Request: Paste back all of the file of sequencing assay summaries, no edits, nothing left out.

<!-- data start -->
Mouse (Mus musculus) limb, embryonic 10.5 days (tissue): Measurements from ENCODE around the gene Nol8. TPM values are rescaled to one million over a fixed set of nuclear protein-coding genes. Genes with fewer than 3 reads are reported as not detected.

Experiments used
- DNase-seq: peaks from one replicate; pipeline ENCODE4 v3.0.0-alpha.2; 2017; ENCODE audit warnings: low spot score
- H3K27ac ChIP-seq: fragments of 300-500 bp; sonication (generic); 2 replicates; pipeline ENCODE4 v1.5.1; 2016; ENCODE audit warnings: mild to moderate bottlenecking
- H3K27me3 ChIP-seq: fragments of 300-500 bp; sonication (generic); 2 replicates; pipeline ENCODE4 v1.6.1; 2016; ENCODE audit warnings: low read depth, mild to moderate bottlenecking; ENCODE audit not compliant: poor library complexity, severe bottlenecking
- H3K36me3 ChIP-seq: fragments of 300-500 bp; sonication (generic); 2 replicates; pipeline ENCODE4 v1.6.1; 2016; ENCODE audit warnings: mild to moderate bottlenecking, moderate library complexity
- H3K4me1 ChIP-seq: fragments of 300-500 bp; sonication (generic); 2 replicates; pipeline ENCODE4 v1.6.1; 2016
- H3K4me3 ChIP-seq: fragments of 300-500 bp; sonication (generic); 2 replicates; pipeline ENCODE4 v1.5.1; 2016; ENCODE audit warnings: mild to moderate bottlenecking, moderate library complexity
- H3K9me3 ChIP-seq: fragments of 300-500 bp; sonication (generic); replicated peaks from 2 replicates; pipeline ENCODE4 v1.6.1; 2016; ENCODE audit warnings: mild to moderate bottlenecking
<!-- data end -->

Mouse (Mus musculus) limb, embryonic 10.5 days (tissue): Measurements from ENCODE around the gene Nol8. TPM values are rescaled to one million over a fixed set of nuclear protein-coding genes. Genes with fewer than 3 reads are reported as not detected.

Experiments used
- DNase-seq: peaks from one replicate; pipeline ENCODE4 v3.0.0-alpha.2; 2017; ENCODE audit warnings: low spot score
- H3K27ac ChIP-seq: fragments of 300-500 bp; sonication (generic); 2 replicates; pipeline ENCODE4 v1.5.1; 2016; ENCODE audit warnings: mild to moderate bottlenecking
- H3K27me3 ChIP-seq: fragments of 300-500 bp; sonication (generic); 2 replicates; pipeline ENCODE4 v1.6.1; 2016; ENCODE audit warnings: low read depth, mild to moderate bottlenecking; ENCODE audit not compliant: poor library complexity, severe bottlenecking
- H3K36me3 ChIP-seq: fragments of 300-500 bp; sonication (generic); 2 replicates; pipeline ENCODE4 v1.6.1; 2016; ENCODE audit warnings: mild to moderate bottlenecking, moderate library complexity
- H3K4me1 ChIP-seq: fragments of 300-500 bp; sonication (generic); 2 replicates; pipeline ENCODE4 v1.6.1; 2016
- H3K4me3 ChIP-seq: fragments of 300-500 bp; sonication (generic); 2 replicates; pipeline ENCODE4 v1.5.1; 2016; ENCODE audit warnings: mild to moderate bottlenecking, moderate library complexity
- H3K9me3 ChIP-seq: fragments of 300-500 bp; sonication (generic); replicated peaks from 2 replicates; pipeline ENCODE4 v1.6.1; 2016; ENCODE audit warnings: mild to moderate bottlenecking